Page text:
Geography Reference
In-Depth Information
and arrows thrown toward it. In the court case here discussed, the effigy was a tree
bark dummy erected in the central plaza, representing the farmer, Mr. Russo. The
Javari ritual traditionally originated from the Trumai, who now inhabit the southern
portion of the Xingu Park (Fig. 2.6) .
The Javari ceremony kicked off the initial phase of the investigative works of
the court case in which I was designated as the anthropological expert in 1999. My
job was to assert whether the farmers' claims for compensation for having invested
in farmlands that were already proven to be Indigenous territories, in 1997, had
any validity. In doing so, I was to define, once again, whether the disputed land,
adjacent to the Xingu Park, was or was not “traditionally occupied by the Suyá since
time immemorial.” Should the farmers who held property titles to these lands be
financially compensated by the State for the material benefits they erected on these
lands (farm houses, fences, plantations, etc.) between 1962, when they illegally
bought the allotment of Indigenous land directly from the state of Mato Grosso, and
1997, when the land was finally considered Indigenous territory again by the Federal
government? No, I testified, but they were compensated anyway.
Twelve Underwater Creatures of the Suyá Cosmos
During the opening of the Javari ceremony, which always takes place during the dry
season, May through October, Suyá men decorated in warrior attire represented the
confrontation between the Suyá community and Mr. Russo. A full-size doll, made
of tree bark fibers, stood in the central plaza of the Suyá village. Male children,
teenagers and adults took turns voicing their narratives of land exploitation, and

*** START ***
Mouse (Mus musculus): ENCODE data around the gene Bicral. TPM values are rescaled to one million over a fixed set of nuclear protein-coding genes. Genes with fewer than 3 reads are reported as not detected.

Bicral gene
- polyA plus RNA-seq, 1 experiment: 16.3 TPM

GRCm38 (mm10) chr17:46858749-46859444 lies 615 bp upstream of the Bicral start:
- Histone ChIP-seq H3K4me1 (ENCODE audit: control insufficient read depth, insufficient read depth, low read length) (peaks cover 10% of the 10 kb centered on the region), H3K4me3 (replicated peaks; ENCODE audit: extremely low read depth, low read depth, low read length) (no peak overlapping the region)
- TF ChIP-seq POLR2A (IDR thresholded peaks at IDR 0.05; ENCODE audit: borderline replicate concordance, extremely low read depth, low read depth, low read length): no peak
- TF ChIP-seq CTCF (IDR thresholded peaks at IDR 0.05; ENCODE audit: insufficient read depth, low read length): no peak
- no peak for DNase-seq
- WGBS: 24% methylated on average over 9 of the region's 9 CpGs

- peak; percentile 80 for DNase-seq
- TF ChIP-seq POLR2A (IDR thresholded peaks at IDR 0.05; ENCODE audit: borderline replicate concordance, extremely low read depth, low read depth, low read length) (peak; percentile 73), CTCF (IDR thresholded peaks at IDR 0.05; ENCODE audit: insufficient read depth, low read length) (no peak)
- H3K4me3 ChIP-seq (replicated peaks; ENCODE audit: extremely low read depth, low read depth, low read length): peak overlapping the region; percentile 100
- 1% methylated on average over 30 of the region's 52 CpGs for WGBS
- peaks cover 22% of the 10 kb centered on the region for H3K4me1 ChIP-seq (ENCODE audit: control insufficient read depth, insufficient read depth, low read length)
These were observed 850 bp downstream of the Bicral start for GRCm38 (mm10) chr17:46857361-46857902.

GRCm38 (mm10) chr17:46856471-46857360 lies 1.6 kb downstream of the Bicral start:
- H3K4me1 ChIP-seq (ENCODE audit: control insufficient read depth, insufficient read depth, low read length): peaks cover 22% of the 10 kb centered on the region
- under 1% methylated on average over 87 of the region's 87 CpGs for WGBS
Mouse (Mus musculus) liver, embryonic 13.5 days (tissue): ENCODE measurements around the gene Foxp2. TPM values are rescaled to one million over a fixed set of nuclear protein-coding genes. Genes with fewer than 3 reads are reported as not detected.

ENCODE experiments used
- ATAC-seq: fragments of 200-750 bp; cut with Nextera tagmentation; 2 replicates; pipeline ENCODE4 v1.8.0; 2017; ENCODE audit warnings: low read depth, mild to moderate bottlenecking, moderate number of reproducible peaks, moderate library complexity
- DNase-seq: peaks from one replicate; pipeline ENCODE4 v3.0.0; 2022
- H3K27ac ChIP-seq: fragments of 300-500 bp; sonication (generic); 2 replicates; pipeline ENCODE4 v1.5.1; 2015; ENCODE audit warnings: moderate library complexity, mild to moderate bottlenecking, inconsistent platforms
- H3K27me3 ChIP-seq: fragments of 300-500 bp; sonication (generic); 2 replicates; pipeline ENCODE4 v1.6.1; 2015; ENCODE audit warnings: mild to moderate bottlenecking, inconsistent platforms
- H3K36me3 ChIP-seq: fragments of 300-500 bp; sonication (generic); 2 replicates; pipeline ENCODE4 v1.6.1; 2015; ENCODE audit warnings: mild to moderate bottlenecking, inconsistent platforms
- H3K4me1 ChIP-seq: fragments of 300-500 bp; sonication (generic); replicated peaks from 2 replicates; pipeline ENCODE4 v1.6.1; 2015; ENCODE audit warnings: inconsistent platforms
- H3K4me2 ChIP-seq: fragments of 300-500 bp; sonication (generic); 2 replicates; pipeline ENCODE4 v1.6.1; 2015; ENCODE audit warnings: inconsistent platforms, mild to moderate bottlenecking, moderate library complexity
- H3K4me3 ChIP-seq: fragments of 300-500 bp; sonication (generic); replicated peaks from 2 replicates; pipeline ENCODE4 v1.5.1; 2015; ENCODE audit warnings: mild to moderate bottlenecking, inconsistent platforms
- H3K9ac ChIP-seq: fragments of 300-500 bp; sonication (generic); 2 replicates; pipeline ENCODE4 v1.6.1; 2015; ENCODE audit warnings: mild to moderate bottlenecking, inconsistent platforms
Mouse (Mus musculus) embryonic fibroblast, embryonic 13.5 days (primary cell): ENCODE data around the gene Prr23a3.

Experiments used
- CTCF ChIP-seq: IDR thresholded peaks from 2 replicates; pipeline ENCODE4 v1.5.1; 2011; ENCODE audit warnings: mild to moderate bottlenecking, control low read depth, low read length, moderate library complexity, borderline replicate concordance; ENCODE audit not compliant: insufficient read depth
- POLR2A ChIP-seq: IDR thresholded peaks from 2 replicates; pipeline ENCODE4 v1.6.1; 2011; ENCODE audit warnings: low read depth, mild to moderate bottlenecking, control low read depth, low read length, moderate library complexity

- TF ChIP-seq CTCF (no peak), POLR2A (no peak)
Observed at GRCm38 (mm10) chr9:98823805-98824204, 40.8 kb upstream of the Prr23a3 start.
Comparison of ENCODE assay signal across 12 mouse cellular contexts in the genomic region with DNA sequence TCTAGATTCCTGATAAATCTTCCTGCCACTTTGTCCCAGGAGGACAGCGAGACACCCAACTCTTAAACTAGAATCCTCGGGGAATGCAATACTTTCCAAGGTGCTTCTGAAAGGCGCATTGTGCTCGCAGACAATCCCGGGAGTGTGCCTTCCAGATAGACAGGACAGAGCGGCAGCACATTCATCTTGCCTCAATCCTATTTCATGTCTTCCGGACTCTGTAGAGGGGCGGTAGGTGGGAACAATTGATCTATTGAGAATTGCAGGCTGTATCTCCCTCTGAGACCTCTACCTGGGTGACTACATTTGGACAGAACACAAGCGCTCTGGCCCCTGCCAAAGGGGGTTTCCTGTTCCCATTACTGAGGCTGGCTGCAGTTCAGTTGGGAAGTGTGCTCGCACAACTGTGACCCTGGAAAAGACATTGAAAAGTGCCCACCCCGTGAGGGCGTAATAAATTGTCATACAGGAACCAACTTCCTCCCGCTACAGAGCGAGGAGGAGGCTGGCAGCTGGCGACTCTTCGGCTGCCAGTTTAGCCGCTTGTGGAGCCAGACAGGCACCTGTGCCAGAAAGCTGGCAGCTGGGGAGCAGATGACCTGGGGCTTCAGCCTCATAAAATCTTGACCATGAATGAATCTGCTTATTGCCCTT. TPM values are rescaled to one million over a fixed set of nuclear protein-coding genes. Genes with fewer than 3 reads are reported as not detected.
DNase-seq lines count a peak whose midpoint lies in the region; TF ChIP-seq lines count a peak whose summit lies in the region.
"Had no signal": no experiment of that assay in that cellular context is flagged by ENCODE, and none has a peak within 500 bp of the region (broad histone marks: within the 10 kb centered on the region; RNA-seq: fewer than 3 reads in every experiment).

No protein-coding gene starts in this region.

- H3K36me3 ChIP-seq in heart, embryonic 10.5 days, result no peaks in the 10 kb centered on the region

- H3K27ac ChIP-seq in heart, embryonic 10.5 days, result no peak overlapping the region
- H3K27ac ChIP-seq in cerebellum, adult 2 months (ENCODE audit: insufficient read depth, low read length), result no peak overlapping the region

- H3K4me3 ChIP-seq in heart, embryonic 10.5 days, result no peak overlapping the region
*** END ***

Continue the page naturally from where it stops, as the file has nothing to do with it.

cursing Mr. Russo for having stolen Suyá ancestral land. The warriors shot arrows at
his effigy from a close distance (15 to 20 feet), and whenever the arrow hit the target,
an uproar of satisfaction filled the air.
The political leader Kuiussi, and ceremonial leaders Romdó and Intoni, in full
jaguar attire, watched from inside the men's house in the central plaza. They provided
the young men and myself, during breaks between arrow shootings, with information
about how Suyá land was usurped by greedy farmers in the 1960s. We examined in
detail various documents and publications, including history topics and cartographic
maps that I had brought along with me from São Paulo and Brasília, as well as those
produced in the Xingu Park in the 1980s and 1990s at the Diauarum School, and by
NGOs, such as the Instituto Socioambiental - ISA. Most striking were the Indigenous
narratives about antigamente (“first time” or “good old times” in Portuguese), which
emphasized shamans evolving from animals to sentient human beings capable
of bestowing on other humans the knowledge first conferred to them while in
animal form. In the presence of the shamans themselves, shamanic knowledge and
map-making skills empowered the warriors to produce highly political speeches
against land usurpation, providing additional energy for the Javari ceremony.
Like a curing chant or
sangere in the Suyá language, whose knowledge is a type
of power Suyá shamans hold, Romdó evoked the desired attributes of the spotted
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